Hucknall out to buck the trend of national swimming pool closures

A gold medalist at the Tokyo Olympics has voiced his fears that areas like Ashfield could become a ‘swimming pool desert’ as public facilities struggle to retain funding to survive.

Tuesday, 31st August 2021, 8:37 am

But Ashfield District Council says that is not the case for the swimmers in towns like Hucknall where the future for swimming is bright as it puts forwards plans for a brand new second pool at the town’s leisure centre.

Speaking on BBC Breakfast last month, Duncan Scott, who became the first British athlete to win four medals at a single Games in Tokyo, warned of the ‘sad’ loss of pools across the UK.

Swim England also fears that 40 per cent of public pools could shut this decade due to a perfect storm of austerity, Covid and maintenance costs.

Hucknall councillor Lee Waters gives the future for swimming provision in the town the thumbs up

And Jim McNally, Great Britain Diving Federation president, said the Government’s policy of providing sport for all was ‘in tatters’.

Scott, 24, said: “Where I grew up, in Clackmannanshire, we have not actually got a pool, they’ve all recently shut.”

“I think it is quite sad, so hopefully over the coming months something is done about it.”

In Ashfield, figures show there are three public swimming pool sites housing four pools and covering 910sqm, which is below the national average.

Broken down further, in the Sherwood constituency, which contains Hucknall, there are four sites with four pools.

However, one of these is the pool at Edgewood Leisure Centre which the Dispatch understands there are no plans to re-open with the focus instead being on Hucknall Leisure Centre as part of the council’s investment of more than £20 million into the leisure transformation programme for Ashfield.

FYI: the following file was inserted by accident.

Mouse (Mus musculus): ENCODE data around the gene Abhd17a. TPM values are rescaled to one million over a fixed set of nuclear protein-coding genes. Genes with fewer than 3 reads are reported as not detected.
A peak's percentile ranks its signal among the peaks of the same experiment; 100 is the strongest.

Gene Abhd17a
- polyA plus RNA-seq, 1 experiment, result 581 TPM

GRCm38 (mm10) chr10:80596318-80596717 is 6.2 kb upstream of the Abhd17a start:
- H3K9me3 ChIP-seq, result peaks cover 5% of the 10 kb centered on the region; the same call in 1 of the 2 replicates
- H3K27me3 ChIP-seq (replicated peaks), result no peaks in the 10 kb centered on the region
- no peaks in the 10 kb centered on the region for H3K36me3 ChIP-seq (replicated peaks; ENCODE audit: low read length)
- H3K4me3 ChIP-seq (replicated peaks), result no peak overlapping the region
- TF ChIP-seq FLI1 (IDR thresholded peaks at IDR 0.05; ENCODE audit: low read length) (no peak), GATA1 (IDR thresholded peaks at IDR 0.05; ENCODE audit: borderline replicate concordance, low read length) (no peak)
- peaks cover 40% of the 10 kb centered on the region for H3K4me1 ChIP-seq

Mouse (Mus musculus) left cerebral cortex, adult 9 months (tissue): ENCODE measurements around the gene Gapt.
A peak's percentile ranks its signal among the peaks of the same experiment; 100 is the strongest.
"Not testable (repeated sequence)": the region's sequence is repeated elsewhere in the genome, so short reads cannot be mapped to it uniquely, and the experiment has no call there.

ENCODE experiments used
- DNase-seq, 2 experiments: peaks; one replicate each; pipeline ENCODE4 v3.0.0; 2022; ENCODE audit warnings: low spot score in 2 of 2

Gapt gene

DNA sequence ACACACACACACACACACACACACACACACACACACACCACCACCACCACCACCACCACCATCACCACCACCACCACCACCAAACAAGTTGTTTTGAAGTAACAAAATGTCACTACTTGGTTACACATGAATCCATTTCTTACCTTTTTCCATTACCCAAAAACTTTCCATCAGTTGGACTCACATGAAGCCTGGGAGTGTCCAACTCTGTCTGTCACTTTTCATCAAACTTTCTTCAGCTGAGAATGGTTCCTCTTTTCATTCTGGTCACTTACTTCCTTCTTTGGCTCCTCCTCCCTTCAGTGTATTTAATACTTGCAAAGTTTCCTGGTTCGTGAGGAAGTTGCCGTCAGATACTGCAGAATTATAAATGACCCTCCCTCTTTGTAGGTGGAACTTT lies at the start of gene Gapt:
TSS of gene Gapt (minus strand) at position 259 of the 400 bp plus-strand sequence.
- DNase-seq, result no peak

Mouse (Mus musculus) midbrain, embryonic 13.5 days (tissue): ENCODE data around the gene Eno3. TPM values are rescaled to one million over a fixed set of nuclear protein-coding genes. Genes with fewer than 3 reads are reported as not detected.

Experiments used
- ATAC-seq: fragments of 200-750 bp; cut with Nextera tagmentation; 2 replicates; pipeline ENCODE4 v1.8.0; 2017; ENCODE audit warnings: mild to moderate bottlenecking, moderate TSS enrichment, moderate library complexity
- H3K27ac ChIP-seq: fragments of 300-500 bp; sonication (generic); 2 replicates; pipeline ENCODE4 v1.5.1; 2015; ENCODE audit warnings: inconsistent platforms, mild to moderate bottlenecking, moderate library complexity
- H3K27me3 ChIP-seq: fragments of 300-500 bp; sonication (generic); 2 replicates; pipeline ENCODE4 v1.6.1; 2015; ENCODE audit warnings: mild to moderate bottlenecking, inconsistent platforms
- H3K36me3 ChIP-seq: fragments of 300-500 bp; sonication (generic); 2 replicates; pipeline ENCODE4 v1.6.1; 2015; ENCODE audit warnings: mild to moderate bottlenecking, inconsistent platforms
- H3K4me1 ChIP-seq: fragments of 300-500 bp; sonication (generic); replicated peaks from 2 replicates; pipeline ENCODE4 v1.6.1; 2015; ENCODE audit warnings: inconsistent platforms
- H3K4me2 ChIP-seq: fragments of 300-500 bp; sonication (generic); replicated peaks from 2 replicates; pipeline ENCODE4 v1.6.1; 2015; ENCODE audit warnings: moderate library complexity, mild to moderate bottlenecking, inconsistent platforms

Plans for the new second pool which will be submitted in the coming weeks, with work set to get underway in early 2022, subject to planning approval.

A council spokesperson said: “The new pool will mean the centre can provide water provision for everyone, while maintaining its current school swimming lessons programme.

"A new changing village and additional parking will also be created as part of the works.”

Coun Rachel Madden, cabinet member for leisure, health and wellbeing, said: “We are committed to providing high quality leisure facilities here in Ashfield so despite what’s happening nationally, we’re proud to be working closely with Sport England to significantly increase our water space.

“Our residents’ health and wellbeing is very important to us so this investment will give people the best chance to participate in a wide range of activities.

"Following Team GB’s recent success in the pool in Tokyo, I’m sure there’s as good a chance as any that the next generation of Olympic swimmers could come from Ashfield.”

The Government said its £100 million National Leisure Centre Recovery Fund had ‘secured the survival and reopening of more than 1,100 swimming pools all over the country’.

But when measured against the size of the population, some areas' facilities are spread more thinly than others.

The department for Digital, Culture, Media and Sport said: “The Government has provided an unprecedented £1 billion of public money to ensure the survival of the grassroots, professional sport and leisure sectors.

“This includes the £100 million National Leisure Centre Recovery Fund which secured the survival and reopening of more than 1,100 swimming pools all over the country.”